If you’re just starting out or read my last post, you are probably pretty excited to get training for your first sprint triathlon.

In just 8 weeks, you could have yourself ready to toe your first starting line!

Look for an upcoming post on how to progress your training.

There are a few things that you need to know before tackling your first triathlon. Pre-race preparation requires a bit more effort than lacing up your shoes for a local 5k.

I recommend your first race be at a small and local event. This will be much less intimidating. After signing up for your first triathlon, be sure to read the welcome packet as they will provide all the guidelines you need to know for race day.

Most races offer a “race day” packet pickup. The packet will have your race numbers, timing chip, and any other important race day stuff! Try to arrive to the race at least 90 minutes prior to the race to pick up your packet and to set up your transition area.

Once you have your get your gear all set up, do a little warm up. I recommend a quick 5-10 minute jog, a 10-15 minute bike, then get into the water early and swim for 5-10 minutes. If you run out of time, no worries, just jog a little bit and you should be fine.

SWIM: 

What to Expect at Your First Sprint Triathlon
(Image courtesy of instabeat.me)

You will probably be starting in a swim wave that has other athletes in your age group. Start in the back and let the fast people go off first if you are uncomfortable in the water. Then, ease your way into the swim and pick up speed as you get comfortable swimming with people around you. Every 5 to 10 strokes you want to lift your head out of the water and get your sights onto the next buoy ahead. You can’t always trust the person in front of you to sight properly.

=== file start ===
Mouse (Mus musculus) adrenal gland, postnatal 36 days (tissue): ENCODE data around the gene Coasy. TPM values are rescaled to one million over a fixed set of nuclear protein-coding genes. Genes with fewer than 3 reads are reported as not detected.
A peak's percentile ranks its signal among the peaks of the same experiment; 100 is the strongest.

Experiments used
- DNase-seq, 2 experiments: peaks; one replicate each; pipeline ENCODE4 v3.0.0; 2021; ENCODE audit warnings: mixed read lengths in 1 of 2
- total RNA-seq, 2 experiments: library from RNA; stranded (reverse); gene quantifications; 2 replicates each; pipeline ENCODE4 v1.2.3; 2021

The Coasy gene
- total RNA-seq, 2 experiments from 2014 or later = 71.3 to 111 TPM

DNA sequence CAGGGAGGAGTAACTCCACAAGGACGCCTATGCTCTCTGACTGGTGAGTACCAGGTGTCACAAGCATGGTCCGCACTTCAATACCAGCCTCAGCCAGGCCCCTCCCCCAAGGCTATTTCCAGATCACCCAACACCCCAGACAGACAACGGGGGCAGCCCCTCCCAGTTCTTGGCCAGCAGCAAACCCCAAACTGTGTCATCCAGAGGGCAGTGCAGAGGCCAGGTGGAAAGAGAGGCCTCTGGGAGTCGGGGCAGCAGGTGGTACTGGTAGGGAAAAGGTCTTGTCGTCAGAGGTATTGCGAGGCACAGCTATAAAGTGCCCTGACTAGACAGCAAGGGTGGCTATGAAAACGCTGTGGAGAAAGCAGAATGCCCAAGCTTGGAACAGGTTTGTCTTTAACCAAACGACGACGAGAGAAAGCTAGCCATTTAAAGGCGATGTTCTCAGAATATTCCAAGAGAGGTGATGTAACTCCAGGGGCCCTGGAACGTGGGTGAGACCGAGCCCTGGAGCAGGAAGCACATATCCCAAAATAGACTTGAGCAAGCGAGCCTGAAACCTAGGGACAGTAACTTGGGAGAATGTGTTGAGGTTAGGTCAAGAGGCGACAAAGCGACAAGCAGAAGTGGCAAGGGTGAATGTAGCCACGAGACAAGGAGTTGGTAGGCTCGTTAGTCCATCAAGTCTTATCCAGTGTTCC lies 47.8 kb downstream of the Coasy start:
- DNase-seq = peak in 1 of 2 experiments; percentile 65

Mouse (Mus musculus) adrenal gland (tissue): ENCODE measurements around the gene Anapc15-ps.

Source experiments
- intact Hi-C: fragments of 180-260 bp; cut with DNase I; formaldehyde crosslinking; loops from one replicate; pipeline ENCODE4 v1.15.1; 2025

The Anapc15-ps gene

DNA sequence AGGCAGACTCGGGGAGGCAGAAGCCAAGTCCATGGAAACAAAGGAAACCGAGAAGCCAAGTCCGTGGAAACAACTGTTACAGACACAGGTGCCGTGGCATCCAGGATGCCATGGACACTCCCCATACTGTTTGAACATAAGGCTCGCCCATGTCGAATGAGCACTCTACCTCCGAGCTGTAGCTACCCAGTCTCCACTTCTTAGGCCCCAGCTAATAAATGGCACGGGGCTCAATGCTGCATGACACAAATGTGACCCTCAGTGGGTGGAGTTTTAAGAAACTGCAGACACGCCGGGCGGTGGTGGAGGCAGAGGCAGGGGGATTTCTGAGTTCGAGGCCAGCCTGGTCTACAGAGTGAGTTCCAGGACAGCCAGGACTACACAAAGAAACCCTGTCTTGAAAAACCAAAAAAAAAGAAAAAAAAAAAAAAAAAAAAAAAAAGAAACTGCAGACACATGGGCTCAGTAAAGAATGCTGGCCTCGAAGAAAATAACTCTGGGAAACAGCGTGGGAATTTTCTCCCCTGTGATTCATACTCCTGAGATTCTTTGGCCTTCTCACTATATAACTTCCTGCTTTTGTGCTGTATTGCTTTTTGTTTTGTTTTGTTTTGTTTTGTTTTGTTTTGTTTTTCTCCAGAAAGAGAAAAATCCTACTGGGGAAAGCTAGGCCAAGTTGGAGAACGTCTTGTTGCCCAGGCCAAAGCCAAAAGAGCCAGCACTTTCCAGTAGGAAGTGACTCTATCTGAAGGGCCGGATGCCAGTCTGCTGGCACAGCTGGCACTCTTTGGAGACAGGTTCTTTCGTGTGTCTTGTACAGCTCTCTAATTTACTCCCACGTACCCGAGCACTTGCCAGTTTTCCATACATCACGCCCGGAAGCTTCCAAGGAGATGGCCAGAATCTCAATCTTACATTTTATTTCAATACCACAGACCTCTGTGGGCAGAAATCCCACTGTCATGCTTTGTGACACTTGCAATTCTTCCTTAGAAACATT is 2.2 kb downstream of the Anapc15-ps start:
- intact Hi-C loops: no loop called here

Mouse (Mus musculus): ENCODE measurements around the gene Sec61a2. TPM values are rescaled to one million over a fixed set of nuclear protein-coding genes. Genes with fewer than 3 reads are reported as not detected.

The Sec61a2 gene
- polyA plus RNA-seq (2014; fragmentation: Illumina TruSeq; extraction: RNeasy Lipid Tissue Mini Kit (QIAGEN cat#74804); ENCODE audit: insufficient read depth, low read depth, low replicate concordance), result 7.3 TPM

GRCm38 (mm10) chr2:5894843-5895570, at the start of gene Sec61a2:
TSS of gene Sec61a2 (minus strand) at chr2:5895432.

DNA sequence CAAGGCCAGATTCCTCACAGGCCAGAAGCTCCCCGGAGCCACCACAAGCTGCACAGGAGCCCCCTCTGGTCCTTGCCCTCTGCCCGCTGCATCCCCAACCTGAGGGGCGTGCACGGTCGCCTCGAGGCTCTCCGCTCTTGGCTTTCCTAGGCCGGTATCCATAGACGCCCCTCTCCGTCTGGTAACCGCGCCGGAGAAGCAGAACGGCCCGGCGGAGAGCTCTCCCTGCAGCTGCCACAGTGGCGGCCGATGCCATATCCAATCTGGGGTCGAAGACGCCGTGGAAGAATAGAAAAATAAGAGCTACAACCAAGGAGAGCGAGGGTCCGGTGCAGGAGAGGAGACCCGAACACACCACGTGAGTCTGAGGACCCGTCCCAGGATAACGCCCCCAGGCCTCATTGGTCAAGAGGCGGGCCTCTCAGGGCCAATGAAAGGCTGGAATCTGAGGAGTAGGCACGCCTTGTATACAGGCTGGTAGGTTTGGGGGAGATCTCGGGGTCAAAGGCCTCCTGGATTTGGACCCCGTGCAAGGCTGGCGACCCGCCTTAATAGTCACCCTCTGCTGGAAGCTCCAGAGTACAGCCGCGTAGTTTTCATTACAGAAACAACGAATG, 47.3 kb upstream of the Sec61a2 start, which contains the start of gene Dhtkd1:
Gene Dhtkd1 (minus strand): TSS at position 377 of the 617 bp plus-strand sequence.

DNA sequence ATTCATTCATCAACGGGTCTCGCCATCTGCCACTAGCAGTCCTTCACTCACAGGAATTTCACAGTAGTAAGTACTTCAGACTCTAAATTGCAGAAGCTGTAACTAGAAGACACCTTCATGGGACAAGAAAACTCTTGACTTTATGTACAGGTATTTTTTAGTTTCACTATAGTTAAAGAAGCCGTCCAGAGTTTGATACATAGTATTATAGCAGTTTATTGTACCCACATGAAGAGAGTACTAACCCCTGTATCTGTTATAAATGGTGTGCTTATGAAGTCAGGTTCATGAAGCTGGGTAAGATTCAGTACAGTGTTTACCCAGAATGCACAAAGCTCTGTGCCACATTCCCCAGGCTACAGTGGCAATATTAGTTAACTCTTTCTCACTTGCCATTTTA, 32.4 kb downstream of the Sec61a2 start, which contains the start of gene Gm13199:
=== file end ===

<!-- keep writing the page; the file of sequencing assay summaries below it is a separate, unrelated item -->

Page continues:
Try to keep a smooth and even stroke. Breath comfortably and slow down if you start getting out of breath. This is your first race, enjoy it. You have plenty of time to go fast on the bike and run.

As you exit the water, calmly reach back and unzip your wetsuit. Once you get to your bike, strip it down. You should be wearing your bike shorts and top underneath your wetsuit.

I suggest buying a brand new pair of goggles for your first race. My goggle preference is the BLUESEVENTY ELEMENT.

T1:

What to Expect at Your First Sprint Triathlon 

This stands for transition #1. Find your bike and get all your bike gear on. Then follow the volunteers directions as to where to jump on your bike.

BIKE: 

What to Expect at Your First Sprint Triathlon

As you are probably super stoked and feeling awesome right now, take your time building speed on the bike. You want your effort level to be at about a 7 or 8 out of 10 during the bike ride, so your legs are as fresh as possible for the run. Even the best runners in the world end up walking on the run if they go too hard on the bike. Play it safe and enjoy the process!

Required equipment for the bike leg:

T2:

What to Expect at Your First Sprint Triathlon
(Image courtesy of artoftriathlon.com)

“Transition # 2”. After you finish the bike leg, there will be a designated spot for you to dismount the bike. This place is called the “dis-mount line”. If you ride your bike past this point, it will result in a disqualification.

Once you dismount your bike, calmly walk or run with it to your bike rack. Rack the bike safely, and put on your running shoes and any other run gear. Off on the run you go.

Run:

What to Expect at Your First Sprint Triathlon
(Image courtesy of A world of Inspiration)

The last leg! Focus on coming out of transition with a comfortable cadence and quick turnover. At this point in the race your legs are going to be suffering! Focus on the basic fundamentals of your running technique! Once you get into a good rhythm, focus on increasing the speed until the finish.

Required gear for the run:

There you have it. It may seem like a complicated process, but when you have the right mindset and equipment, anything is achievable. Feel free to contact me on my website if you have further questions on what you need for a triathlon or are looking for a training plan.

(Featured Image Courtesy of Delly Carr / Sportshoot)